Archive for November, 2011

Following a week in Italy and a week in London, I have been having a little bit of trouble getting back into the swing of things.  I arrived back in New Hampshire Monday evening to find things had changed quite a bit in the two weeks I was gone.

Any leaf that had been clinging to its tree before I left was long blown away and everything had the grey and brown hue of late fall.  Indeed, there was a rather large early snowstorm while I was away and although most of the snow had melted, it was evident more was to come.

Anyway, I got right to work cleaning things up and finishing up all the projects I wanted to complete before winter.  I also began preparation for Thanksgiving – it has been decided that I will host dinner here in the old family home.  It will be the first time my mother has been to the house since we moved my parents out two years ago.  It will be an interesting and emotional event I am sure.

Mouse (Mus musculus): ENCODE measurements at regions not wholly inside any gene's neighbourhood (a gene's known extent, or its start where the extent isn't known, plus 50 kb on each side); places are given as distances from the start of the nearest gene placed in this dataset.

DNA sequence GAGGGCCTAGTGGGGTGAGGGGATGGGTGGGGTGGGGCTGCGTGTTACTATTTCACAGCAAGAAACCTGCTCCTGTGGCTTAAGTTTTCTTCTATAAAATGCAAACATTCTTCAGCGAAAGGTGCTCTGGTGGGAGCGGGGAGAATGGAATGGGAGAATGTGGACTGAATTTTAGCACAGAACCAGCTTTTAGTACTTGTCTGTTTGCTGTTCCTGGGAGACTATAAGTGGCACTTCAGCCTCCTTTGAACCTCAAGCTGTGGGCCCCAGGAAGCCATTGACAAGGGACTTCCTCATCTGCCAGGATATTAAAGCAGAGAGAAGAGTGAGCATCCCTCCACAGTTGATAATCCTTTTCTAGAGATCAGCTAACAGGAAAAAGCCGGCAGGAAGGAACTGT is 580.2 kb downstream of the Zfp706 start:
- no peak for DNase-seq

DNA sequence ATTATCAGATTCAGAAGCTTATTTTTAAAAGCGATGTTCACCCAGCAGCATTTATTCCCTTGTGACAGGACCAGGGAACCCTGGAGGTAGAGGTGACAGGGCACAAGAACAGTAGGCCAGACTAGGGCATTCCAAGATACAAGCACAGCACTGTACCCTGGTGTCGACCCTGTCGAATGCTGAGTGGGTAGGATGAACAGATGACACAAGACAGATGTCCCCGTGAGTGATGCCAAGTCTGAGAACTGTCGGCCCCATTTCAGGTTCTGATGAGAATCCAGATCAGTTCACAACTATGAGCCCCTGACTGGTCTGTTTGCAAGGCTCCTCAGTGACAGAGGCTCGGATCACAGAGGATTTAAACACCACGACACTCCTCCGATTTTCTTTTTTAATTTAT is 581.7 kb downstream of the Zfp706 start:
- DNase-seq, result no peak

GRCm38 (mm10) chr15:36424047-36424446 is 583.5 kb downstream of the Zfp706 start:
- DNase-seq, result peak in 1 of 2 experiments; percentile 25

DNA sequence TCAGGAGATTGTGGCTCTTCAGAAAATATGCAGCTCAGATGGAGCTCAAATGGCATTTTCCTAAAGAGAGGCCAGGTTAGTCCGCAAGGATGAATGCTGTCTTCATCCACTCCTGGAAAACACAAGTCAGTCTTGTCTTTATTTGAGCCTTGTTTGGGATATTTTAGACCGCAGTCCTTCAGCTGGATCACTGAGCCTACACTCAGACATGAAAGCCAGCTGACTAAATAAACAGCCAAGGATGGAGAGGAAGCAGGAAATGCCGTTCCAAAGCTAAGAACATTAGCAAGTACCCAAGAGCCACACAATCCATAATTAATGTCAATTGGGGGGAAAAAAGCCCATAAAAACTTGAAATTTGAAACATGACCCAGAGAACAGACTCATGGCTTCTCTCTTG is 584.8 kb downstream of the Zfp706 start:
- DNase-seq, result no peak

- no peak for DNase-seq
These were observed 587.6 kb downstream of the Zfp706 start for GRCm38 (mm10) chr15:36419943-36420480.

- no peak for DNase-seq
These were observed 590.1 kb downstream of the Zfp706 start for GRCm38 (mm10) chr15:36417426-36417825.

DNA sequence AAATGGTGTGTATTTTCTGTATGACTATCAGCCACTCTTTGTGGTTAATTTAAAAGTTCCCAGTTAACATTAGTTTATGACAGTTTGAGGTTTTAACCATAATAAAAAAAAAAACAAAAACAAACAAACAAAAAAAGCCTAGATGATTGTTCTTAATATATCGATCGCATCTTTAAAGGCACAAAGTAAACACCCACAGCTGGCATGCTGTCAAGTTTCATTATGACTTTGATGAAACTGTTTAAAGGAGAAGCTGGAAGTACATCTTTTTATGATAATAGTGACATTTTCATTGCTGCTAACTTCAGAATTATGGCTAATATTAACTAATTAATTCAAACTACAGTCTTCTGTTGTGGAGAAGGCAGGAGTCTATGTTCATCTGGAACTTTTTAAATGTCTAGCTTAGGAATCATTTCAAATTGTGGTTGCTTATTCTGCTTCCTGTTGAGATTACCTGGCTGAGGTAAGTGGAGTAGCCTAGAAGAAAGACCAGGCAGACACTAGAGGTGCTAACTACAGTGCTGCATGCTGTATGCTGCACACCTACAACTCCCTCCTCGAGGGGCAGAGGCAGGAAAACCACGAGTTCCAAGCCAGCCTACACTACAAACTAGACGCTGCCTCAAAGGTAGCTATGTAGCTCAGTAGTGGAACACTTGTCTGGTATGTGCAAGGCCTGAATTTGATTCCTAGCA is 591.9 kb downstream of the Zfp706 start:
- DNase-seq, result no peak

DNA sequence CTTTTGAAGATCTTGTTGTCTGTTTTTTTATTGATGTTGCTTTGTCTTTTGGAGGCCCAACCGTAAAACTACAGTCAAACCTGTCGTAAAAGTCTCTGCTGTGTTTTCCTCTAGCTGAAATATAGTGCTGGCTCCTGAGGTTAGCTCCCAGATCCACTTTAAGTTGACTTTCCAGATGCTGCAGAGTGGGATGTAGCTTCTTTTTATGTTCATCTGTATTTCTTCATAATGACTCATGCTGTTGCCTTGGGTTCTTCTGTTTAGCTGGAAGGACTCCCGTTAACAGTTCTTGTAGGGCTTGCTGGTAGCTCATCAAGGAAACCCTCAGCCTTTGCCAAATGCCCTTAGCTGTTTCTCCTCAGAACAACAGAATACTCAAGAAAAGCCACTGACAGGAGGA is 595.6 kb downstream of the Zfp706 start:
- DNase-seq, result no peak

However, I am very excited about it and I have put together a great menu.  In the coming days I will share some of the dishes I plan on making and other thoughts about preparing for Thanksgiving.

I will also be posting more of the things I “found” in Italy and London, but I will spread them out among my regular musings.  Last but not least, beginning on December 1, I will be begin my third annual Christmas postings, with holiday finds, gift ideas, and ways to give back.

In the meantime, here is a picture my sister sent me today.  I was traveling in Italy with my sister and her daughter (my niece) and we all took many photographs.  My sister is a great photographer and enjoys taking panoramas of various settings.  This is a panorama she did of St. Peter’s Square in Vatican City – a composite of about 10 separate pictures she took.  Very cool!

rome.pano

Guernsey-coverI am back from vacation and back to reading.  Many people go on vacation and end up reading a few books.  I have never been that type of vacationer, I tend to go on active vacations to cities as opposed to relaxing vacations on the beach.  That said, I do end up reading on planes and trains and always have something with me.  On my trip home from London the other day, I finished The Guernsey Literary and Potato Peel Pie Society by Mary Ann Shaffer and Annie Barrows